After drone attack: major fire in fuel reservoir in Crimea

According to the authorities, a large fuel depot caught fire as a result of a drone attack on the Black Sea peninsula of Crimea, which was annexed by Russia.

After drone attack: major fire in fuel reservoir in Crimea

According to the authorities, a large fuel depot caught fire as a result of a drone attack on the Black Sea peninsula of Crimea, which was annexed by Russia. It was a fire of alert level four - "the most serious of all possible," wrote Governor Mikhail Rasvoschajew on his Telegram channel.

The flames in the port city of Sevastopol meanwhile covered an area of ​​​​about 1000 square meters. There were no dead or injured. Civilian objects were also not damaged. However, according to the Ukrainian military intelligence service, ten oil tanks were destroyed.

The explosion in the city of Sevastopol, where the base of the Russian Black Sea Fleet is located, happened early Saturday morning. According to Rasvozhayev, it was triggered by a drone attack. There was conflicting information about the number of drones used. Russian military bloggers wrote of up to ten flying objects, later there was talk of up to six Mugin-5 Pro drones. These drones can transport between 20 and 25 kilograms of explosives for a flight duration of up to seven hours.

Apparently attack on other objects

Simultaneously with the attack on Sevastopol, objects in the Crimea were also attacked, claimed Moscow's governor of the peninsula, Sergei Axyonov. However, two drones were intercepted by the air defense.

According to Rasvozhayev, the remains of two drones were found near the fuel reservoir itself. But only one reached the tank farm, the other was shot down as it approached.

The flames were only put out in the afternoon. Because of the severity of the fire, dozens of fire engines and even a railway fire engine were deployed. There are different reports on the extent of the damage. The fire was localized in four cisterns, Raswoschajew told Russian media.

"This is God's punishment"

The Ukrainian military intelligence service, in turn, spoke of ten destroyed oil tanks. "Their total volume is about 40,000 tons," said authority spokesman Andriy Jussow. "This is God's punishment especially for the killed citizens in Uman, among whom are five children," he said, referring to a Russian missile attack the night before. A Russian missile hit a residential building in Uman, killing 23 people.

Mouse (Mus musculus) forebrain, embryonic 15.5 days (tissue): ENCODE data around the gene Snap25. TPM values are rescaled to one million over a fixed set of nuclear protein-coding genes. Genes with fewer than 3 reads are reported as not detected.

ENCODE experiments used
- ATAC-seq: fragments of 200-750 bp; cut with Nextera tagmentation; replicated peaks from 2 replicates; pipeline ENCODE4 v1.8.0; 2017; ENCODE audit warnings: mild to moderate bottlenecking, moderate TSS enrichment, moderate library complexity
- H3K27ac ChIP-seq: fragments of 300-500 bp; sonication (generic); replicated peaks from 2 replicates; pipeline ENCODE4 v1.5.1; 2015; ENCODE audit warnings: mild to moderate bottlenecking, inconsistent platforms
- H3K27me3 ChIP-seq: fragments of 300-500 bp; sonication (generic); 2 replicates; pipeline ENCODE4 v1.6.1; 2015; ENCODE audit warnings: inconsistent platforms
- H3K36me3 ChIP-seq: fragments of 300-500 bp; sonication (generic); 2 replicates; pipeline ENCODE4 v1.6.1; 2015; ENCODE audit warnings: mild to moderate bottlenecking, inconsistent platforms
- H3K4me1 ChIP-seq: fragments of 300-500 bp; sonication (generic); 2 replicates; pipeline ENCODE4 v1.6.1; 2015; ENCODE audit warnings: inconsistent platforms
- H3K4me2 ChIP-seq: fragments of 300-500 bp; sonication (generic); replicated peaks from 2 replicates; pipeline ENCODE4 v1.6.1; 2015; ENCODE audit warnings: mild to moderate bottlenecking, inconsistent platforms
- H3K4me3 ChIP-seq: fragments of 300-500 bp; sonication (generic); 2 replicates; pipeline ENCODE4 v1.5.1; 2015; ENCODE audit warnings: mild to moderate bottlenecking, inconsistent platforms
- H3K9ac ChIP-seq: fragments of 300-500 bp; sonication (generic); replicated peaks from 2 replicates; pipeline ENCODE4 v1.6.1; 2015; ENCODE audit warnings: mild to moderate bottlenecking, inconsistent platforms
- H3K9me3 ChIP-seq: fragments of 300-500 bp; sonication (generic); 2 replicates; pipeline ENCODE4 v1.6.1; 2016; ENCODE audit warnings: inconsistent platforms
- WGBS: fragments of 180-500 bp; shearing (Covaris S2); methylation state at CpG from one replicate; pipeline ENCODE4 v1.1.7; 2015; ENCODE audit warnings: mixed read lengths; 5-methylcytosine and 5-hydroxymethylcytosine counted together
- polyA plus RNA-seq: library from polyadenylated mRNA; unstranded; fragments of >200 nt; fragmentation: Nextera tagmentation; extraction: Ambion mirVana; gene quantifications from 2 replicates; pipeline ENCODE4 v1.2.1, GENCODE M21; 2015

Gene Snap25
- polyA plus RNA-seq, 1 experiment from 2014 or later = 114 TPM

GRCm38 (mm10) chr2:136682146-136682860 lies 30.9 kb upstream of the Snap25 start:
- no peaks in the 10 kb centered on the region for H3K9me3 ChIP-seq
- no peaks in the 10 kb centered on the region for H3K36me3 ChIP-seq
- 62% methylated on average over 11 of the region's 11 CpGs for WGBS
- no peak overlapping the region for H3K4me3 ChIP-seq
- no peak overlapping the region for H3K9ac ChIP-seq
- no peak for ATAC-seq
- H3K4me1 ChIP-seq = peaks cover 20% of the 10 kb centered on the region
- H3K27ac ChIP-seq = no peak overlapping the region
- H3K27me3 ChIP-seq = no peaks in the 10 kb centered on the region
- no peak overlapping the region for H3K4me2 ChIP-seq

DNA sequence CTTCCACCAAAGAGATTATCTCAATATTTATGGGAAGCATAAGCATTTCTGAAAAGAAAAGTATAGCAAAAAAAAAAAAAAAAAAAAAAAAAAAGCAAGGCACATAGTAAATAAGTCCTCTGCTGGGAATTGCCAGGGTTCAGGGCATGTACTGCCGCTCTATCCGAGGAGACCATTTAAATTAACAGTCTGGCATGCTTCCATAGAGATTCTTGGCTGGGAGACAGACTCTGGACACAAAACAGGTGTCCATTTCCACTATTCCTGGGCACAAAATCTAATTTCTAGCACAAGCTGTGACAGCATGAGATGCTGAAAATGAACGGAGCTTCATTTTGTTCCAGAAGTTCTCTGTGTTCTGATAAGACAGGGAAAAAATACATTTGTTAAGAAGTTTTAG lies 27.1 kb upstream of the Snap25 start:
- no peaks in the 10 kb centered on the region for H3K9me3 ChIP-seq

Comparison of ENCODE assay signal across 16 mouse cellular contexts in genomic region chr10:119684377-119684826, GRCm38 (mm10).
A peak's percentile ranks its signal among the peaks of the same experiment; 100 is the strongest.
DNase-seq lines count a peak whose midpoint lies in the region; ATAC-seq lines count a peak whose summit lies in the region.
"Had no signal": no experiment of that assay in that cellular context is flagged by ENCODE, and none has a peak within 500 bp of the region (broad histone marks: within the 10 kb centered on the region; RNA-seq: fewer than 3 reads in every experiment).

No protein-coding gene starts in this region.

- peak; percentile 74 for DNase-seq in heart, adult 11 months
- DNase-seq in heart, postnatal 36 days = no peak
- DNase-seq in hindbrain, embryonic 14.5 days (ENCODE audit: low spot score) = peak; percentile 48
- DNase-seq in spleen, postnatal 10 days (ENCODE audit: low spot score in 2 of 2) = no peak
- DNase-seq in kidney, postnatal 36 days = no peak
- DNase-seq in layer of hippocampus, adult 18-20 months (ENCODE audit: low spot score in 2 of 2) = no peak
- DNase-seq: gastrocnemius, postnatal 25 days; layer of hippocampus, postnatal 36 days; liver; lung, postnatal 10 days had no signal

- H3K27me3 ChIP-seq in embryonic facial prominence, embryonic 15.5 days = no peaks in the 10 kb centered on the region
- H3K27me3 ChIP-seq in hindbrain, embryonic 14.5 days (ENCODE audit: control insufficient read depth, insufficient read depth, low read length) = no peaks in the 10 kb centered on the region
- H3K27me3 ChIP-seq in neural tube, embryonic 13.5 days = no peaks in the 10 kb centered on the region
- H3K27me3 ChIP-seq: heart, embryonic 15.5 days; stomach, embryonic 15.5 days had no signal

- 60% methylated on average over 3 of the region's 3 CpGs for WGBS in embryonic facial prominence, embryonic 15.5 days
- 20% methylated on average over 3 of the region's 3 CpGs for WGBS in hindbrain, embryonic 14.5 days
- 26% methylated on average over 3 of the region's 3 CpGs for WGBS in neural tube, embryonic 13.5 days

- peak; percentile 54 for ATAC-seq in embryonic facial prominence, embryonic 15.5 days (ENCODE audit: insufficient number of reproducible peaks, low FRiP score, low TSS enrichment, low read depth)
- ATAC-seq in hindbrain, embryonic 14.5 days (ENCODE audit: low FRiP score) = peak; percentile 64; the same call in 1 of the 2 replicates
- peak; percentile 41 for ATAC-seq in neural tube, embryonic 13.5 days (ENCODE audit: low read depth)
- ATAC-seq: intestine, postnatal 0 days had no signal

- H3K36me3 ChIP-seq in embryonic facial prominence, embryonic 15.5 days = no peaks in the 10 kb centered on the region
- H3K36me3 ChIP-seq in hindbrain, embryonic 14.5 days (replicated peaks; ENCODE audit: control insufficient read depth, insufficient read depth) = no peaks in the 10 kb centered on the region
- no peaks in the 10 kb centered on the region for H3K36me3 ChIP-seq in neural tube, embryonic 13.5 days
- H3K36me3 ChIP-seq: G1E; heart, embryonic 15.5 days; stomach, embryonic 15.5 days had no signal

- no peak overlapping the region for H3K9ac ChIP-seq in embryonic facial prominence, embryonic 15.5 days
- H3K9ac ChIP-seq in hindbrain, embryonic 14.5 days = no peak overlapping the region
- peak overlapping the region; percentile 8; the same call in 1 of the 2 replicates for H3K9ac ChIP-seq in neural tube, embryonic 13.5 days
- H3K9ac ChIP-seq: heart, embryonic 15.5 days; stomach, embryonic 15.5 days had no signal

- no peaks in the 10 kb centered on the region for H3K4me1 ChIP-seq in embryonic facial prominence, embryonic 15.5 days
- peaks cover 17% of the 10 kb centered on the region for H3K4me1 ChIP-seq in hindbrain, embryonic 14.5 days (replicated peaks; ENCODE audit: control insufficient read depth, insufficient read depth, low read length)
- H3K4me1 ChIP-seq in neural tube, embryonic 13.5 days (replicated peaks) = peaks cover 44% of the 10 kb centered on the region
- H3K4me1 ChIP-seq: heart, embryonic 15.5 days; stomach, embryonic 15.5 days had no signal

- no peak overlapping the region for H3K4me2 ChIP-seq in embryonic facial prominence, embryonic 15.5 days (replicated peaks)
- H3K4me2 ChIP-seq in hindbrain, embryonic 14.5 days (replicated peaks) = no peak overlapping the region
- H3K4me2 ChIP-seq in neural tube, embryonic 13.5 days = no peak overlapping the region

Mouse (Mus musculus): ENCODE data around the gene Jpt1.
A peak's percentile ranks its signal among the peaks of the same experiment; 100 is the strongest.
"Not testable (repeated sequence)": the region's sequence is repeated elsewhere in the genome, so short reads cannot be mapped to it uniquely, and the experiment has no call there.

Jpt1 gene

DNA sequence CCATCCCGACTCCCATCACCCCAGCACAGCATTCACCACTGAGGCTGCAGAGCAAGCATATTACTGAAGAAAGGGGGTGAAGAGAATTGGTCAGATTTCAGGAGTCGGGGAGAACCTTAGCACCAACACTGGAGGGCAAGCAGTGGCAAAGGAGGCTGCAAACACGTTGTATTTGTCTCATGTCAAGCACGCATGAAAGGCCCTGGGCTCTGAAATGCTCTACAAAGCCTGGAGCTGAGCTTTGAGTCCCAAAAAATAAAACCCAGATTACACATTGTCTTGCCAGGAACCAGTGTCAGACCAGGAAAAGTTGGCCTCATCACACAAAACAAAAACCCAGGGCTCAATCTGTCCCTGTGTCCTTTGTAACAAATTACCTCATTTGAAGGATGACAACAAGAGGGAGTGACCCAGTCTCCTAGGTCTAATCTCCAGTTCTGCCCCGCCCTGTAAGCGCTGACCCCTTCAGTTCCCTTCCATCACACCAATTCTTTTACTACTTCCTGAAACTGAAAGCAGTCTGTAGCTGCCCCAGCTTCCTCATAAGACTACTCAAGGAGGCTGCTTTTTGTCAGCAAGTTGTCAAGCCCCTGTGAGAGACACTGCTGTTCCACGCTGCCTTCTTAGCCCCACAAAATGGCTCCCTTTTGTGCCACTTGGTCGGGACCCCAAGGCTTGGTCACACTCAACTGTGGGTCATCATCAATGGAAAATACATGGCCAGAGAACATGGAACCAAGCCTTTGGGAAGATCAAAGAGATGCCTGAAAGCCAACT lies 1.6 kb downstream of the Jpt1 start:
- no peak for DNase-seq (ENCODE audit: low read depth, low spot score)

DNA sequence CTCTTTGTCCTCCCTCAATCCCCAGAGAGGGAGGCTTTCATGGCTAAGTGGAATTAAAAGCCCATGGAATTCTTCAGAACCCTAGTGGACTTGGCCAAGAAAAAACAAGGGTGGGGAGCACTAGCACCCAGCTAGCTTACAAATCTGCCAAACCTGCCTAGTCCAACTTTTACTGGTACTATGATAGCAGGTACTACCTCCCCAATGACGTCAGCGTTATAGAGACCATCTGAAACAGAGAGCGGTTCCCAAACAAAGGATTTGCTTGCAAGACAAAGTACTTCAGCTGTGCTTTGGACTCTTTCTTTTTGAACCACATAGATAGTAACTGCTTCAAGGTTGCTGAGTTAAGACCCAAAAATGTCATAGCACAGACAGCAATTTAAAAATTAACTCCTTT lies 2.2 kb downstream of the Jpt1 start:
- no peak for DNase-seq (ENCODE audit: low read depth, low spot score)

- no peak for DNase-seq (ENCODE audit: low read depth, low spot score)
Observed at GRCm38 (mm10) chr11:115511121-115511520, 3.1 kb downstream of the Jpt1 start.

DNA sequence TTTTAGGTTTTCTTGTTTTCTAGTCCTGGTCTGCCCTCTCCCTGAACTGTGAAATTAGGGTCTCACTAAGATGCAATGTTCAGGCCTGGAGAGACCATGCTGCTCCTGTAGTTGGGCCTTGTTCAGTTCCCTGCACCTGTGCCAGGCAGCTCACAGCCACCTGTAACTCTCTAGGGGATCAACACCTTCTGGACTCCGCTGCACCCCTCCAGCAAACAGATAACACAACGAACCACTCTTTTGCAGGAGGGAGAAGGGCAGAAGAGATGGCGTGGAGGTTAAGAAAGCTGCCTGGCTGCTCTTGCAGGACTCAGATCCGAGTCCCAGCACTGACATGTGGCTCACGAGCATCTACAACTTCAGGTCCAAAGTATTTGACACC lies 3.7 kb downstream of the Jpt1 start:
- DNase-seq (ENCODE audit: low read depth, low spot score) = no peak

Specifically, Kiev has not accepted responsibility for the attack in Sevastopol. At the same time, Yussow emphasized that these explosions continued. The officer advised the Crimean population to stay away from military objects. According to him, the fuel reservoir served the Russian Black Sea Fleet. The Russian Defense Ministry, meanwhile, has released images of ships in the fleet firing Kalibr missiles at targets in Ukraine.

Preparation for counter-offensive?

In view of the Ukrainian counter-offensive that had been expected for weeks, some observers saw the air strike as a preparation for this offensive. "The enemy is looking for gaps in our anti-aircraft defense and uses drones to do this," Director of the Anti-Aircraft Museum Yuri Knutov told Russian media. Such attacks could increase during the May holidays to damage logistics and Russian supply lines, he warned. The Ukrainians used a similar tactic to prepare their offensive last summer. At that time, the Russian army was significantly weakened by the shelling of important fuel depots and ammunition depots in the hinterland by Himar rockets.

In response, Knutov called for massive attacks against the Ukrainian cities of Mykolaiv and Ochakiv, where the Ukrainian fleet is stationed. "Kiev must recognize that our retaliatory strikes are far more painful than their attacks," said the military expert. In view of the Russian rocket terror against Ukrainian cities that has been going on since autumn, it is unlikely that Kiev will be deterred from further attacks.

A good 14 months after the start of the aggressive war against Ukraine, Russia has not achieved its strategic goals. However, including Crimea, which was annexed in 2014, Moscow still holds around 20 percent of Ukraine's territory. Kiev now wants to win back more areas with an expected major offensive.